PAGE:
After a Fashion?

 

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The inside of my winter wardrobe.

I don’t often post on this blog: I’m usually to be found thinking about quilts at She Sews You Know , but as my thoughts are wardrobe related I thought I’d write them here.

Lately, I have been reading a few things about minimalism, capsule wardrobes and having the clothes you need for your life. Project 333 is one you might like to look at if you are interested.

There is nothing minimalist about my wardrobe. Running kit, scruffy clothes for walking the dog and cleaning out hens are all in drawers and of course there is the extensive laundry pile.

There’s also nothing fashionable about my wardrobe.

This is still my favourite coat and it makes me easily recognisable. No one else has one like it and that’s my aim where possible.

There are only two items hanging there bought new from shops – a green maxi dress bought in Berlin and a camel maxi coat bought about fifteen years ago. There isn’t much of a colour theme: if I think it suits me I will wear it. Sometimes I find or make a piece and it has to wait a few months until I find or make a piece that goes with it.

I recently filled up a bin bag of clothes for the charity shop – I make mistakes and I go off things. I’m hoping there’ll be other people out there who aren’t too worried about up to the minute fashion so they’re not wasted.

 

This is my evening skirt, made of silk, lined with silk and worn once, maybe twice. It didn’t get added to the bin bag because I’m planning to reuse the fabric for other projects. The silk top is already in the unpicking pile.

I am trying to build a wardrobe I can actually wear year in year out until it wears out – I get fond of clothes and I don’t want to trash the planet. I love clothes  but I don’t want to be dictated to. I want to wear clothes that represent who I am, brighten up my life and let me get on with that life.

I’d love to hear from you if you are working on the same lines…..

Norma x

PS. Yes, still wearing them!

 

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An exciting week!

I’m going to give a historic quilting workshop at the Weald & Downland Museum in May. Victorian & medieval to try & lots of other sorts to examine.  I’m in the brochure & I’m so excited….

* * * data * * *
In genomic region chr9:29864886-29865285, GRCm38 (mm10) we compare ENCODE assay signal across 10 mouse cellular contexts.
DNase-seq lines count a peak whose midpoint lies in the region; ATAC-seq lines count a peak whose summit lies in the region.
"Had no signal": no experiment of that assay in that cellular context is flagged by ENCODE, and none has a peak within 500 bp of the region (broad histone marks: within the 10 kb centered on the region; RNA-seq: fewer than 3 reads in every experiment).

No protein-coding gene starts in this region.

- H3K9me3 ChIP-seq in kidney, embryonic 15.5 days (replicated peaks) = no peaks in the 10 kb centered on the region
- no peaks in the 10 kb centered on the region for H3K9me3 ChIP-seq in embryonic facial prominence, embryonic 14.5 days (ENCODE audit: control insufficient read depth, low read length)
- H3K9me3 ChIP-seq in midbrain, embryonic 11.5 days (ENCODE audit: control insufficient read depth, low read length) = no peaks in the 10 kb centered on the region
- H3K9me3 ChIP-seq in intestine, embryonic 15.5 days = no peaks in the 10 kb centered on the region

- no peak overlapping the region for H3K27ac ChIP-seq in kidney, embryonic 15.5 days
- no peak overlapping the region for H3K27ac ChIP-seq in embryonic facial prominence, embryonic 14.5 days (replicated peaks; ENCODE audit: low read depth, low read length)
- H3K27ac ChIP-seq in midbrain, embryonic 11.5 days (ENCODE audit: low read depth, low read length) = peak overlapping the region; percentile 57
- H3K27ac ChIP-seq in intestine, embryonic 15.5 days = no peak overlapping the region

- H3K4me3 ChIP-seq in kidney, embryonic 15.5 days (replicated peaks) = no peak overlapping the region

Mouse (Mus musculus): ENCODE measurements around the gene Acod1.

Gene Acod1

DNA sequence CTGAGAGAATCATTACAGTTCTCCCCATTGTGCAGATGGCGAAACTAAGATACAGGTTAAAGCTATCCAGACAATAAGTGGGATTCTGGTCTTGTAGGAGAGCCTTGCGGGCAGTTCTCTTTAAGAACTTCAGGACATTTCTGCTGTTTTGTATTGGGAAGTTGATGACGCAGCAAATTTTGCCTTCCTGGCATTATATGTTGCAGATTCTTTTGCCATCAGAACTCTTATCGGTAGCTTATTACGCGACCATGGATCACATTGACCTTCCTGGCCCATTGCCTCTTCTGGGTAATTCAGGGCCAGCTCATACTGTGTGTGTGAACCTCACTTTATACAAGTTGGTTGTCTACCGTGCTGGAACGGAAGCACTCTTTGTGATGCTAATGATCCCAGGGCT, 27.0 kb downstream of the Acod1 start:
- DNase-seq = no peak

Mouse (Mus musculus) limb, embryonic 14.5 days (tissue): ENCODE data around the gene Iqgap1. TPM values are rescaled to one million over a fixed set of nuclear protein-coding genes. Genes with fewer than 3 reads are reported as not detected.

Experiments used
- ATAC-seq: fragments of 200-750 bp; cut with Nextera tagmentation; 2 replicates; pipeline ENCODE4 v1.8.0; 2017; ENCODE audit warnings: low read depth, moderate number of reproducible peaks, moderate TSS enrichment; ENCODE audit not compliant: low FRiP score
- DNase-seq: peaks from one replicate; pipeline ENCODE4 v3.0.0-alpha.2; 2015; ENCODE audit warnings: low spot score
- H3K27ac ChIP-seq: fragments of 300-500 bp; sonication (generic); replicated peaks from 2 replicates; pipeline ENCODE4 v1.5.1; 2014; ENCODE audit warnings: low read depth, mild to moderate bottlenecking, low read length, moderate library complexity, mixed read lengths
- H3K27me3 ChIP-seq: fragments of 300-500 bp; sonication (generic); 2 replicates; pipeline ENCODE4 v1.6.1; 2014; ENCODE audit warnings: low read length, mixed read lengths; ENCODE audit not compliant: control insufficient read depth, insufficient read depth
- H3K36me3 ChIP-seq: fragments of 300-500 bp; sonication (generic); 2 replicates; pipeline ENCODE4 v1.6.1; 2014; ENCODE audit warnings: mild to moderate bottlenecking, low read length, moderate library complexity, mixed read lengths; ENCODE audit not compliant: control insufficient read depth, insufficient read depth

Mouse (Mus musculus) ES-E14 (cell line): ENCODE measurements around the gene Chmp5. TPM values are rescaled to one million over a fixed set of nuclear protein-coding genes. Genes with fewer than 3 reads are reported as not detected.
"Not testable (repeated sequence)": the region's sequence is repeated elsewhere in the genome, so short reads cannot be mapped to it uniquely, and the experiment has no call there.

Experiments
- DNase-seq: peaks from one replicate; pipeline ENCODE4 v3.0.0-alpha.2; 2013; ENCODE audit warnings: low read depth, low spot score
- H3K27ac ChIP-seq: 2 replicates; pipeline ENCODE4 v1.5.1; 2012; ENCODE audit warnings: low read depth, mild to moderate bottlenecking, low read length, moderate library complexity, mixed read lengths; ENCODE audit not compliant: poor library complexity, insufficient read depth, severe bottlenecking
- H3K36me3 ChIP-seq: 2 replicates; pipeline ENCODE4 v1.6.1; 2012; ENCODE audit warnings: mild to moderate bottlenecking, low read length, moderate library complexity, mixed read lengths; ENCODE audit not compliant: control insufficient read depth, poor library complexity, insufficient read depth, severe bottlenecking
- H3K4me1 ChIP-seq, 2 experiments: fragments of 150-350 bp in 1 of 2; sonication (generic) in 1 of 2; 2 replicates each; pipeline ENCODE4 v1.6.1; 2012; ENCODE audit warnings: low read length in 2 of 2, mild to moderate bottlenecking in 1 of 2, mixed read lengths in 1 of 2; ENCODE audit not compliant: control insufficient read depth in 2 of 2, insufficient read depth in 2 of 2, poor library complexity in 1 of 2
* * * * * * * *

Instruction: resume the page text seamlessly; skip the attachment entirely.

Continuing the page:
The latest quiltThe latest Victorian style Weald & Downland Museum quilt.

Tumbling blocksMy own Tumbling Blocks – grown much bigger since this was taken.

And a new skirt…

New skirtNew skirt (and Gus!)

The fabric is very felt like and I bought it from the Turkish Market in Berlin.  I used the same pattern as the patchwork skirt I made in the summer. I love the way it’s cut on the bias.

Patchwork SkirtIt was hard to find interesting  fabric in Berlin – I should have asked people for tips before I went.

New skirtIt’s also a bit of a stash bust – the lining came from a bag of fabric given to me by a friend ages ago.

New skirtHeading off to the supermarket

New skirtPurple coat and pink skirt are me-made, boots from green shoes, denim jacket from charity shop and blouse from car boot sale.

The blouse is lovely but it crumples like a rag after a really short time. I’m thinking of using a bit of spray starch. Or does anyone have a better idea, please?

Happy Weekend! xxx

Old Jeans Reused

I have a real passion for reusing textiles.  I will try to mend more or less anything: it’s a mainstay of my little business and of my life generally.  Once mending isn’t practical I go on to reusing.

I buy my jeans secondhand – most of the ones I buy look almost new – and I wear them to death.  After that I try to make something else from them. I think this bag is a big success so I thought I’d share it.

Jeans bagI’ve had a request for more pictures of Gus, so here he is.

I’m displaying my new recycled jeans bag and wearing Red Herring top from car boot sale and posher than usual Per Una jeans from the St Catherine’s Hospice shop.

Jeans bag close upClose up of jeans bag

I patched fabric scraps on to a piece of curtain lining, added part of the leg of some old jeans on top, sewed lots of zigzags in lines to hold the fabric together and then cut back the denim.

I didn’t take any photos of the process, but if anyone is interested I can easily do some more and post a tutorial.  Please let me know in the comments if you would: l love the process so don’t mind having another go.

Hope you are all having a good week. My treat of the week was bright red hair – better in reality than on the photo.  I’ve been working quite hard though, so I’m planning a relaxing trip to the charity shops tomorrow.

xxx

In My Wardrobe